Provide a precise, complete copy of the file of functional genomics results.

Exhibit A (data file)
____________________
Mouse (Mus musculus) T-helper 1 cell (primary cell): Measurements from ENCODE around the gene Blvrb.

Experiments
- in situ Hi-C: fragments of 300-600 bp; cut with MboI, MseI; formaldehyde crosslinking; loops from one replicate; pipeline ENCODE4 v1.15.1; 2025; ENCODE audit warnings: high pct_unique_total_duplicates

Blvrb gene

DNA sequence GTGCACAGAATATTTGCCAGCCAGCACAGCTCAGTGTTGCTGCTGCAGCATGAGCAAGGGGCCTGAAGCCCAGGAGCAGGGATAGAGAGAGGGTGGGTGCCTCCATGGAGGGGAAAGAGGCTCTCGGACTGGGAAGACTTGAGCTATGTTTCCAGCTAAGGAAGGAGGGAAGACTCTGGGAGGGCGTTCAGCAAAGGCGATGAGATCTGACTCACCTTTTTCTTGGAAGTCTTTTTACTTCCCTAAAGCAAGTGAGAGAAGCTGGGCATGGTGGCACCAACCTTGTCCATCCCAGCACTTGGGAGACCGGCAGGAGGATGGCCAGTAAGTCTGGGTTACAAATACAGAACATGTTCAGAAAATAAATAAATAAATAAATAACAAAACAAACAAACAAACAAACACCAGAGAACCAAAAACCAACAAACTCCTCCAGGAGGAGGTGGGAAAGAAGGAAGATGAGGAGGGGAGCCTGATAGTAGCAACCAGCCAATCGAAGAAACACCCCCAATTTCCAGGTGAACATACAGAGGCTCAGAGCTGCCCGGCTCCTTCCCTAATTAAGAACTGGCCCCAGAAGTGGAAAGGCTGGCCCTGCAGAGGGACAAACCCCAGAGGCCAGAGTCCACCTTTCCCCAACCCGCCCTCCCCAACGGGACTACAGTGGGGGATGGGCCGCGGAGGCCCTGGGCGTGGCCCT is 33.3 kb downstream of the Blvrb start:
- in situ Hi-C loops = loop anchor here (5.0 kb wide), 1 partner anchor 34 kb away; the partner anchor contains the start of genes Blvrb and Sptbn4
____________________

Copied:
Mouse (Mus musculus) T-helper 1 cell (primary cell): Measurements from ENCODE around the gene Blvrb.

Experiments
- in situ Hi-C: fragments of 300-600 bp; cut with MboI, MseI; formaldehyde crosslinking; loops from one replicate; pipeline ENCODE4 v1.15.1; 2025; ENCODE audit warnings: high pct_unique_total_duplicates

Blvrb gene

DNA sequence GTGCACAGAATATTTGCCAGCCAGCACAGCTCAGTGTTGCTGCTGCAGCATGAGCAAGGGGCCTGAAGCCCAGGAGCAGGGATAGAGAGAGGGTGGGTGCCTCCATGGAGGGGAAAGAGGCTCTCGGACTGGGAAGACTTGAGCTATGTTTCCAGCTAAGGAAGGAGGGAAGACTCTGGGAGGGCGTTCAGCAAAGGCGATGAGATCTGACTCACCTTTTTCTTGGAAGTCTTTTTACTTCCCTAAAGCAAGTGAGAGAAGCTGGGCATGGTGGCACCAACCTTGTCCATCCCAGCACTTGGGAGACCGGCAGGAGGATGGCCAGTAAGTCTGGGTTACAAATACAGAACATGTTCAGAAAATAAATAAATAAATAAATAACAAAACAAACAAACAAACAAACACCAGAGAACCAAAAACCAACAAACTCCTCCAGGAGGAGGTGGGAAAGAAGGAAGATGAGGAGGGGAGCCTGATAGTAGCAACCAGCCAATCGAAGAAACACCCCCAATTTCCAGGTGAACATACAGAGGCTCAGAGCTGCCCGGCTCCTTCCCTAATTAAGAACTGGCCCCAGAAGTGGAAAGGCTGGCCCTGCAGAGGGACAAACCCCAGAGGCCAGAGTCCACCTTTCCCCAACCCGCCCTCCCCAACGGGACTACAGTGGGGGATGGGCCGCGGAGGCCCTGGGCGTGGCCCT is 33.3 kb downstream of the Blvrb start:
- in situ Hi-C loops = loop anchor here (5.0 kb wide), 1 partner anchor 34 kb away; the partner anchor contains the start of genes Blvrb and Sptbn4